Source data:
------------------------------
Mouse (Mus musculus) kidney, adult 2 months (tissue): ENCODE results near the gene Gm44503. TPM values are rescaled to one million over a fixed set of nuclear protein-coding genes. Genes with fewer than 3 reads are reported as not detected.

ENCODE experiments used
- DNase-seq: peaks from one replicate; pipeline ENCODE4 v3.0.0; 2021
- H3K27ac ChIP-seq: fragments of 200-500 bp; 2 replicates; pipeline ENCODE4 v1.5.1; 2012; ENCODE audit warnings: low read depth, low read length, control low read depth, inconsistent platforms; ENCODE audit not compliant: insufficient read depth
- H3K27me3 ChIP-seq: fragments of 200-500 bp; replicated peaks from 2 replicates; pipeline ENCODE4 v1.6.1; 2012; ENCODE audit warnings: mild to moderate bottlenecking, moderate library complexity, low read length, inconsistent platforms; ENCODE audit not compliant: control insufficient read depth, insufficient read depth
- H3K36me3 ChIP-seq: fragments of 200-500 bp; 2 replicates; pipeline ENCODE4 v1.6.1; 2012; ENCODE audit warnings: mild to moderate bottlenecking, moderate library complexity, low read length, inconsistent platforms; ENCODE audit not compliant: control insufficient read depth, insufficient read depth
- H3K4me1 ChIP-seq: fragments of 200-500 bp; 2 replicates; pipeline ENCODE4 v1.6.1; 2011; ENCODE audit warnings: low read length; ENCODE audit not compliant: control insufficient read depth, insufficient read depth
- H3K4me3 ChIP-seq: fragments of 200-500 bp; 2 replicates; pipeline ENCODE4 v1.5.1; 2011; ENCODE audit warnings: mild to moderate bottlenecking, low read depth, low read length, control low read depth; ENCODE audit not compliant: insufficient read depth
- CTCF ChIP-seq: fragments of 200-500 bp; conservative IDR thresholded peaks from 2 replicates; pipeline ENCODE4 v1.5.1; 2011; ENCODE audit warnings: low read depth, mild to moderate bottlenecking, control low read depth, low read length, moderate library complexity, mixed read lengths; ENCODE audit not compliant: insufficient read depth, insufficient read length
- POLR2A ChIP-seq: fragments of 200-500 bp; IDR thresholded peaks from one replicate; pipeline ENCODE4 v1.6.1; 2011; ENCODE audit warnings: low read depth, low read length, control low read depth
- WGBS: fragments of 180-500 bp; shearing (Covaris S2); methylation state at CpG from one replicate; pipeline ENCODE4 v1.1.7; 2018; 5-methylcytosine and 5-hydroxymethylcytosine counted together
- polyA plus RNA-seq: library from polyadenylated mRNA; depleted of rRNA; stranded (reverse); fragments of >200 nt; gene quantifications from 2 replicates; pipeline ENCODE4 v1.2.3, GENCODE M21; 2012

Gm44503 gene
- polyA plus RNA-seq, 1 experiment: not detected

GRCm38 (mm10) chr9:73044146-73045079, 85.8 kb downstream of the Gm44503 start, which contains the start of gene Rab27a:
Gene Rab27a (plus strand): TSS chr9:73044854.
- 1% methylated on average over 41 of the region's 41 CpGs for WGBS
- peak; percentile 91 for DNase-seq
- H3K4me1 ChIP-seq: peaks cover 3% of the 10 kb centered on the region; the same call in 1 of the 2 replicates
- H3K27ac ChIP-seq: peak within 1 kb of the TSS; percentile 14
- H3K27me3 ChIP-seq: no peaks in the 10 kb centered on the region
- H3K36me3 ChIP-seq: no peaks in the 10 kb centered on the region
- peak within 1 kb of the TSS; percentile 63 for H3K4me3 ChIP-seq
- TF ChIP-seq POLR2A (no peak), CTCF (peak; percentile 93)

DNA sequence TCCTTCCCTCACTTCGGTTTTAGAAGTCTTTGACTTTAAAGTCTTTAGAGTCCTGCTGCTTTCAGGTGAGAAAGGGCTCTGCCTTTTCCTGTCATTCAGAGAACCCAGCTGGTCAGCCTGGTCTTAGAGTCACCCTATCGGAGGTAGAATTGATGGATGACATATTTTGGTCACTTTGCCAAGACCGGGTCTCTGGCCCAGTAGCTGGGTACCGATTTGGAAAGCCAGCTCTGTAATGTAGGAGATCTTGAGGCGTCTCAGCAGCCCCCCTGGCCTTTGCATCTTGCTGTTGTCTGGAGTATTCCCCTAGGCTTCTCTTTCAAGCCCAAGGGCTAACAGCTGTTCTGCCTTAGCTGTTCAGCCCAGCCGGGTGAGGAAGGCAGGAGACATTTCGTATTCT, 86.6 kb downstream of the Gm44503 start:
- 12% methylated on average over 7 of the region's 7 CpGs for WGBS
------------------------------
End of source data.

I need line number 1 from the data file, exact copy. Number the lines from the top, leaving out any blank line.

Mouse (Mus musculus) kidney, adult 2 months (tissue): ENCODE results near the gene Gm44503. TPM values are rescaled to one million over a fixed set of nuclear protein-coding genes. Genes with fewer than 3 reads are reported as not detected.